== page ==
April 15, 2012
Lim Guan Eng’s Institutional Economics 101: Good Governance
by Terence Netto@www.malaysiakini.com
Chief Minister Lim Guan Eng gave a little homily on institutional economics on the occasion of state government awards to top students and schools in the 2011 STPM examination.
Lim told his audience of proud parents and top-scoring students at the award ceremony in Komtar today that the Pakatan Rakyat government’s clean and effective administration conduced to higher rewards for its citizens.
As example, he cited the RM500 rewards to the 50 top-finishing students in the state in the STMP examination of last year, up from RM400 given to top scorers in 2010.
The monetary awards were inaugurated in 2009, a year after the DAP-led Pakatan government came to power in Penang.“The reason we can give more this year is simple: we run a government that is not corrupt,” he said.
“Because our governance is competent, accountable and transparent, we can show a surplus of income over expenditure enabling us to plough back progressively higher benefits to the people,” he explained.
Lim went on to list the escalating range of recipients of annual state government handouts to Penang residents, from senior citizens (60 years and above), the bereaved, university entrants, and year one and four schoolchildren, and year one and four secondary school students.
He said that it was not for nothing that Penang was the top state in terms of gaining the highest quantum of manufacturing investment among Malaysian states for the years 2010 and 2011.
“We have gained that ranking because of our clean governance and we intend to stay that way to make Penang a clean, green, healthy and safe place for people to invest, work and live,” he claimed.
Malaysian students fail to enter Harvard
Lim derided the view that the education system in Malaysia was superior to ones in United Kingdom and Germany and noted as reproof the failure of Malaysian students to gain entry into Harvard University for the second year in succession.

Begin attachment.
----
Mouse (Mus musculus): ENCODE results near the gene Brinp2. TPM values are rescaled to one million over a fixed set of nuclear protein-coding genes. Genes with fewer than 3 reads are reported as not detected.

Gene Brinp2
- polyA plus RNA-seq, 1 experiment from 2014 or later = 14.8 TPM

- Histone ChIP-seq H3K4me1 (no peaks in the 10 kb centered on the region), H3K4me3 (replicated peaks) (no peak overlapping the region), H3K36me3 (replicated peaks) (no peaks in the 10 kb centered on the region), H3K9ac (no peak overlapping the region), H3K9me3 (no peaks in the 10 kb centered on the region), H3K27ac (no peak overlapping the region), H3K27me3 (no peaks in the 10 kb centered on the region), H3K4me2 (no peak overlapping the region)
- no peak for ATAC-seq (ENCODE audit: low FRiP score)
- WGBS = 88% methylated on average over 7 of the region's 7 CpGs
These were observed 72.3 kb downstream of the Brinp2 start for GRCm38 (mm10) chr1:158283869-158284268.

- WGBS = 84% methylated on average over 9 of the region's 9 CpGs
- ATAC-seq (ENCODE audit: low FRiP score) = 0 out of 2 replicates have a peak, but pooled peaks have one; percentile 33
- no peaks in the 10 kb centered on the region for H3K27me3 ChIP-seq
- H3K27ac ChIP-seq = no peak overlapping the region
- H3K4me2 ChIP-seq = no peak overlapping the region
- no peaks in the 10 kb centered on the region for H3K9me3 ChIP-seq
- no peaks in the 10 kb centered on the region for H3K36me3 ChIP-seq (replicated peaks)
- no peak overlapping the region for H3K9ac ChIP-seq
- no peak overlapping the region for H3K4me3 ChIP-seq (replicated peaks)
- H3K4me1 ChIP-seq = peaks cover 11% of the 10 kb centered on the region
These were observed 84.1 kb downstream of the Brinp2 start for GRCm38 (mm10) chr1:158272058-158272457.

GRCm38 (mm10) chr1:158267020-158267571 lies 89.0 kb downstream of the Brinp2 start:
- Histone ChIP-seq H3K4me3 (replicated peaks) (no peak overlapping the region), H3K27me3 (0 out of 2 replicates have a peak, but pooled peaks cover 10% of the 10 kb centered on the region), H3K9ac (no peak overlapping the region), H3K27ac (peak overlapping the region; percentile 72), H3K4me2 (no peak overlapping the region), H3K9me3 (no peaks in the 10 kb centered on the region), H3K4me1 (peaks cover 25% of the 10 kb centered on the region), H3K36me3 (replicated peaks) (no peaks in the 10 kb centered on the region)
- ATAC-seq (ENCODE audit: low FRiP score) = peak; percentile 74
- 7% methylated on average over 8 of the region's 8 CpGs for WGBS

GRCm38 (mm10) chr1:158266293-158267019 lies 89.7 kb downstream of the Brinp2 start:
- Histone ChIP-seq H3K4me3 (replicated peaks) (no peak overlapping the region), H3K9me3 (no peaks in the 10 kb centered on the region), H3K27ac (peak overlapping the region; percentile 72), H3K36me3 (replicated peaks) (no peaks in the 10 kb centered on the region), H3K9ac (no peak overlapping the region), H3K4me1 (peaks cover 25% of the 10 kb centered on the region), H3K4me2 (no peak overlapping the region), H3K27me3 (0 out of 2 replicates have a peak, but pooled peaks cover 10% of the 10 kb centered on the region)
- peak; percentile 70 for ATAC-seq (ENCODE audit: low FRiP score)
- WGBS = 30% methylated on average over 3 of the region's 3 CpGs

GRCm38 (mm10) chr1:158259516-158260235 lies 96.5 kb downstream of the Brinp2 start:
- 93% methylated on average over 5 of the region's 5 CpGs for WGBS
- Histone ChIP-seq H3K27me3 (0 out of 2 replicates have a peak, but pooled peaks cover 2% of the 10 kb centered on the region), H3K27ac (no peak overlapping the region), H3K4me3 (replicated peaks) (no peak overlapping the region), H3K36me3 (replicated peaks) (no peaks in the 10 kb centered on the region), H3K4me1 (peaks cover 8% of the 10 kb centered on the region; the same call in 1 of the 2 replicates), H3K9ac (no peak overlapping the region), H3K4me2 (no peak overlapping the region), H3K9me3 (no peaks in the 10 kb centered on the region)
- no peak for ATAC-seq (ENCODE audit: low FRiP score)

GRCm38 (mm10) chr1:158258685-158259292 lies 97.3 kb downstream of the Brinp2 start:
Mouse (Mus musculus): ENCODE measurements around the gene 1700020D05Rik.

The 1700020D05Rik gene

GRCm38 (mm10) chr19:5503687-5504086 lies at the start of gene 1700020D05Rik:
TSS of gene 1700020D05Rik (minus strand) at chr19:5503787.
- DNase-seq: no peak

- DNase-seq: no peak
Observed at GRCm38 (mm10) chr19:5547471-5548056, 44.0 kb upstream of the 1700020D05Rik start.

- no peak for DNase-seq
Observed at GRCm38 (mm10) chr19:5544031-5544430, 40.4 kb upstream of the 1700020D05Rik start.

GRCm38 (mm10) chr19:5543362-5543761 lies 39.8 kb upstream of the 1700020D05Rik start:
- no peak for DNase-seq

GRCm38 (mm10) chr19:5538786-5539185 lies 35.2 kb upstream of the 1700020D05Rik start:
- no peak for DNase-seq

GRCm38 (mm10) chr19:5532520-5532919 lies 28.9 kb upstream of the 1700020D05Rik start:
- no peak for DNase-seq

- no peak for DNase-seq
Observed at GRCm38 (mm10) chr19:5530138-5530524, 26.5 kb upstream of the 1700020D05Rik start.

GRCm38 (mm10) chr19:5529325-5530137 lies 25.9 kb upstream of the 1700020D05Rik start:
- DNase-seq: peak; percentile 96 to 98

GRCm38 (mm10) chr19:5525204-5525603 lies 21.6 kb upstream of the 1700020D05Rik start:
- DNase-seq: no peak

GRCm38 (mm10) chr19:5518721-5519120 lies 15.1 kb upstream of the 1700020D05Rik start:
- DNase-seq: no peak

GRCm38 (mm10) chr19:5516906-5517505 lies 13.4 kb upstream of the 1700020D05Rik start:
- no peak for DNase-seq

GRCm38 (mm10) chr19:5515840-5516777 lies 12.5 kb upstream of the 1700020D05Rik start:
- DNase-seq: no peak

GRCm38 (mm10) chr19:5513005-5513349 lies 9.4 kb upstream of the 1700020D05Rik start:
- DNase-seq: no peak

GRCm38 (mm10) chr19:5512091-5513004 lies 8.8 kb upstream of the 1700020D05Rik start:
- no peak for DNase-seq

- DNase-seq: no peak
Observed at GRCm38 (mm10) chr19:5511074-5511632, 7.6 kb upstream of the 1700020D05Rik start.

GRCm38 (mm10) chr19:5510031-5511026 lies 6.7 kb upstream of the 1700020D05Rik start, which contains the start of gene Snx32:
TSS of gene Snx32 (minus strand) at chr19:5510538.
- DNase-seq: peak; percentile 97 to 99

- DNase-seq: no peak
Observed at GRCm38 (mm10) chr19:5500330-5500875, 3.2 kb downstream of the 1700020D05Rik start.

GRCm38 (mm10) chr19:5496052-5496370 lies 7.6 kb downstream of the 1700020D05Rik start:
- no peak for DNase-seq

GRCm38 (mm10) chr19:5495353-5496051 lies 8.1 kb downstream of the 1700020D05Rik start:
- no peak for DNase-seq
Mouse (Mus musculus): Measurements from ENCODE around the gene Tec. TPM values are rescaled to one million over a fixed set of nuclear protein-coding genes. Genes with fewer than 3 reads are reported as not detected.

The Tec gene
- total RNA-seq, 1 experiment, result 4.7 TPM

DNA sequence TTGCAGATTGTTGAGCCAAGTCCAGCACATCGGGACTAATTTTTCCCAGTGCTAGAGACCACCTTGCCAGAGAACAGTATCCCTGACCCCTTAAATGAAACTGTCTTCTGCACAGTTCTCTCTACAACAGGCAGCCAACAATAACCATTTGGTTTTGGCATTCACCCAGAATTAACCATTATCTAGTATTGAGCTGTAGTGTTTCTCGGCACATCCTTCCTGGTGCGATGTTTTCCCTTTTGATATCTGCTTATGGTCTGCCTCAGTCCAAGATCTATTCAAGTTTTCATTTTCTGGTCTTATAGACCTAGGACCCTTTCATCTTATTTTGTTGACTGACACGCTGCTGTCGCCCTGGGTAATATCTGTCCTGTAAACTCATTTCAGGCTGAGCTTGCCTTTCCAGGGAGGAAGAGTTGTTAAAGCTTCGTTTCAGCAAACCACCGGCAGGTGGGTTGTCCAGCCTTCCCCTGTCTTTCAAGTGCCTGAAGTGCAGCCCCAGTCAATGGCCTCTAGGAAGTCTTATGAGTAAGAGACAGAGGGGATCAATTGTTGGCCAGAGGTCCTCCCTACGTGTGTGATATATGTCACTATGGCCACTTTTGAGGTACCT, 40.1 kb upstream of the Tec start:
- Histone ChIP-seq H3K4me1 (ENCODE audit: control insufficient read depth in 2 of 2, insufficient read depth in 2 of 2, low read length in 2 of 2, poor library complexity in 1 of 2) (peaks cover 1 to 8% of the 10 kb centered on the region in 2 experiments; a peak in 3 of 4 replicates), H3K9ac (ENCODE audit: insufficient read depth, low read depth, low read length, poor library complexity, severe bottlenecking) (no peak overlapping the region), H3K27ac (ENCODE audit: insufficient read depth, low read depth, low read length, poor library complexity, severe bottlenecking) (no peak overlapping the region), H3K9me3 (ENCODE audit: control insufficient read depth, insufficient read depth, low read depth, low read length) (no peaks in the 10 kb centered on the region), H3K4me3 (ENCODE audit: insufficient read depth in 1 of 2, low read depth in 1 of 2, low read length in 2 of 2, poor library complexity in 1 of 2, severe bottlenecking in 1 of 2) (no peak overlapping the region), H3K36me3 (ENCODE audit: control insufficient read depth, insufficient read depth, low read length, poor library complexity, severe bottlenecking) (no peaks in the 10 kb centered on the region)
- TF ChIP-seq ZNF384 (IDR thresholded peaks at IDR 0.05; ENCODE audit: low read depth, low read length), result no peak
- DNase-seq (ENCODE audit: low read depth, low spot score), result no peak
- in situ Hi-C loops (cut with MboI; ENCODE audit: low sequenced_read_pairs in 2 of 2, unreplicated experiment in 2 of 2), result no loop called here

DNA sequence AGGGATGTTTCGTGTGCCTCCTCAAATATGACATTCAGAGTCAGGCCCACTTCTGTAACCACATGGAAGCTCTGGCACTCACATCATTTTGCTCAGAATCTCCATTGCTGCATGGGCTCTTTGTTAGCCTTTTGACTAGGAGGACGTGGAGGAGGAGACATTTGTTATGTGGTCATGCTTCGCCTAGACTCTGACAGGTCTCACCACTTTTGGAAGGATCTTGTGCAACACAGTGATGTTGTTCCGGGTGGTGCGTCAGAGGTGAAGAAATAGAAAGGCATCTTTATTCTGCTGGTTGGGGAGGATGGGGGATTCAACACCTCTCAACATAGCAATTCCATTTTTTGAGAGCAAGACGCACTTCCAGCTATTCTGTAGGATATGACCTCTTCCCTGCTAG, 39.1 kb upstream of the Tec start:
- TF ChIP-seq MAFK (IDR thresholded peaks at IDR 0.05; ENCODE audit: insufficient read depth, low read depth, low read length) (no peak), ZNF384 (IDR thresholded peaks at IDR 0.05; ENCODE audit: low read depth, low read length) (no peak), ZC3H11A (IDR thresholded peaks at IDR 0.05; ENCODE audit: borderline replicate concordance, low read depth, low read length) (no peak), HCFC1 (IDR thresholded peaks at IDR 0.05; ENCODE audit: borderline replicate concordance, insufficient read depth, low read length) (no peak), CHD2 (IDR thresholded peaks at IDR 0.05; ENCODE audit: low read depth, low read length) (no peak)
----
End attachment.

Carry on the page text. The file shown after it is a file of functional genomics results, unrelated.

He said that Thailand and Vietnam had bested Malaysia in this respect, sending more students to the world’s premier tertiary institution.
He urged the top-scoring STPM students, whom he envisaged would proceed to the study of medicine, law, engineering, accountancy and architecture, to pursuits that would require a multidisciplinary orientation.
To fortify his point, he cited US President Barack Obama’s nominee for the post of World Bank president, Jim Yong Kim, a medical doctor who went on to head the World Health Organisation HIV/AIDS programme and to co-found Partners in Health, an NGO that did good work combating the scourge of tuberculosis in the Third World. Jim went on to be President of Dartmouth College, a prestigious liberal arts academic institution in the US.
Lim told students that the “world was their oyster” and that they should steer by a compass that would lead them to be trailblazers, more than just successful professionals.
“After your have qualified, come back to Penang to make this state a green, clean, healthy and safe place in which to live and work,” advised Guan Eng.
The bulk of the 50 recipients who all obtained 4As in the STPM were from Jit Sin Secondary in Bukit Mertajam, the top scoring school in the state, and from Chung Ling chapters in Georgetown and Butterworth.